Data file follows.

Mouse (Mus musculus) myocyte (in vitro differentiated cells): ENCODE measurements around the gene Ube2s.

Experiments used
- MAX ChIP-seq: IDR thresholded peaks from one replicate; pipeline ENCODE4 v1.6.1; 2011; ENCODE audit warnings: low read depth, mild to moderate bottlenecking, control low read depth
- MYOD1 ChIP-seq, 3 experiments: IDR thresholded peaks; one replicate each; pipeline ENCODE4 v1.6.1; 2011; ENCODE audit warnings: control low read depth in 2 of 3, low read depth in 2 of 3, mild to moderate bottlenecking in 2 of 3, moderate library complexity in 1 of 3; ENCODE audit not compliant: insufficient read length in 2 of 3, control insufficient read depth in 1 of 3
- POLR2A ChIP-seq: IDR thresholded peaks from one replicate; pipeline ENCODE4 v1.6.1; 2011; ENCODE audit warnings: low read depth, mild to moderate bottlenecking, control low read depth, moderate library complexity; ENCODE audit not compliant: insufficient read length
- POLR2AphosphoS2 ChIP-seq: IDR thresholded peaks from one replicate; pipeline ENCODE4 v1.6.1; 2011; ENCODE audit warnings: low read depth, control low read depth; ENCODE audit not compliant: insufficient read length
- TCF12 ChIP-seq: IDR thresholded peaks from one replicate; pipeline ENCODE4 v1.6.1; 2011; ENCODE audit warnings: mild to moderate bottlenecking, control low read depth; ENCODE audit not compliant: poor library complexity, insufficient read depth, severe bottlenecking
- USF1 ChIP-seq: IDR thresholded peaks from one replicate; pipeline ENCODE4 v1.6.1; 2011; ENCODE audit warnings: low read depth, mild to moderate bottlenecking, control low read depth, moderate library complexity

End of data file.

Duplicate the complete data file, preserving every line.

Mouse (Mus musculus) myocyte (in vitro differentiated cells): ENCODE measurements around the gene Ube2s.

Experiments used
- MAX ChIP-seq: IDR thresholded peaks from one replicate; pipeline ENCODE4 v1.6.1; 2011; ENCODE audit warnings: low read depth, mild to moderate bottlenecking, control low read depth
- MYOD1 ChIP-seq, 3 experiments: IDR thresholded peaks; one replicate each; pipeline ENCODE4 v1.6.1; 2011; ENCODE audit warnings: control low read depth in 2 of 3, low read depth in 2 of 3, mild to moderate bottlenecking in 2 of 3, moderate library complexity in 1 of 3; ENCODE audit not compliant: insufficient read length in 2 of 3, control insufficient read depth in 1 of 3
- POLR2A ChIP-seq: IDR thresholded peaks from one replicate; pipeline ENCODE4 v1.6.1; 2011; ENCODE audit warnings: low read depth, mild to moderate bottlenecking, control low read depth, moderate library complexity; ENCODE audit not compliant: insufficient read length
- POLR2AphosphoS2 ChIP-seq: IDR thresholded peaks from one replicate; pipeline ENCODE4 v1.6.1; 2011; ENCODE audit warnings: low read depth, control low read depth; ENCODE audit not compliant: insufficient read length
- TCF12 ChIP-seq: IDR thresholded peaks from one replicate; pipeline ENCODE4 v1.6.1; 2011; ENCODE audit warnings: mild to moderate bottlenecking, control low read depth; ENCODE audit not compliant: poor library complexity, insufficient read depth, severe bottlenecking
- USF1 ChIP-seq: IDR thresholded peaks from one replicate; pipeline ENCODE4 v1.6.1; 2011; ENCODE audit warnings: low read depth, mild to moderate bottlenecking, control low read depth, moderate library complexity